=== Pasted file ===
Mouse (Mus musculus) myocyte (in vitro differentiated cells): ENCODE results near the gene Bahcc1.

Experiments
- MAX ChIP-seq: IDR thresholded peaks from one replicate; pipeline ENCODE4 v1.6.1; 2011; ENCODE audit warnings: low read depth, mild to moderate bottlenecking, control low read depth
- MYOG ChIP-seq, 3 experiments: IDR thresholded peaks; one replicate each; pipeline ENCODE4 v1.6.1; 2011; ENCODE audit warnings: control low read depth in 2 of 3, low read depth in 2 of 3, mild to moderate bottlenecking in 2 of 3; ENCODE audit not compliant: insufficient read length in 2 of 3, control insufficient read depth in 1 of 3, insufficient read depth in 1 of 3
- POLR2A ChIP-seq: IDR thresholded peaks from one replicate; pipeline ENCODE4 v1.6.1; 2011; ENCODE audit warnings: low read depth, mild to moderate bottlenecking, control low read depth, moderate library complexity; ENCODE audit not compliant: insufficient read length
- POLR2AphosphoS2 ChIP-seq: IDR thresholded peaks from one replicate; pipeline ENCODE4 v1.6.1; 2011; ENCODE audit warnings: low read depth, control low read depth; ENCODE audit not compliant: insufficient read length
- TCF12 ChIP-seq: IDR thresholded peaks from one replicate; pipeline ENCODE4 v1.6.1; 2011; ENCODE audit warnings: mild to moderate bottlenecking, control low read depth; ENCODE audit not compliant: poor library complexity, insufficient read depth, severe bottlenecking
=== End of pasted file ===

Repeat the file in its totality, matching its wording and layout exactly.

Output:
Mouse (Mus musculus) myocyte (in vitro differentiated cells): ENCODE results near the gene Bahcc1.

Experiments
- MAX ChIP-seq: IDR thresholded peaks from one replicate; pipeline ENCODE4 v1.6.1; 2011; ENCODE audit warnings: low read depth, mild to moderate bottlenecking, control low read depth
- MYOG ChIP-seq, 3 experiments: IDR thresholded peaks; one replicate each; pipeline ENCODE4 v1.6.1; 2011; ENCODE audit warnings: control low read depth in 2 of 3, low read depth in 2 of 3, mild to moderate bottlenecking in 2 of 3; ENCODE audit not compliant: insufficient read length in 2 of 3, control insufficient read depth in 1 of 3, insufficient read depth in 1 of 3
- POLR2A ChIP-seq: IDR thresholded peaks from one replicate; pipeline ENCODE4 v1.6.1; 2011; ENCODE audit warnings: low read depth, mild to moderate bottlenecking, control low read depth, moderate library complexity; ENCODE audit not compliant: insufficient read length
- POLR2AphosphoS2 ChIP-seq: IDR thresholded peaks from one replicate; pipeline ENCODE4 v1.6.1; 2011; ENCODE audit warnings: low read depth, control low read depth; ENCODE audit not compliant: insufficient read length
- TCF12 ChIP-seq: IDR thresholded peaks from one replicate; pipeline ENCODE4 v1.6.1; 2011; ENCODE audit warnings: mild to moderate bottlenecking, control low read depth; ENCODE audit not compliant: poor library complexity, insufficient read depth, severe bottlenecking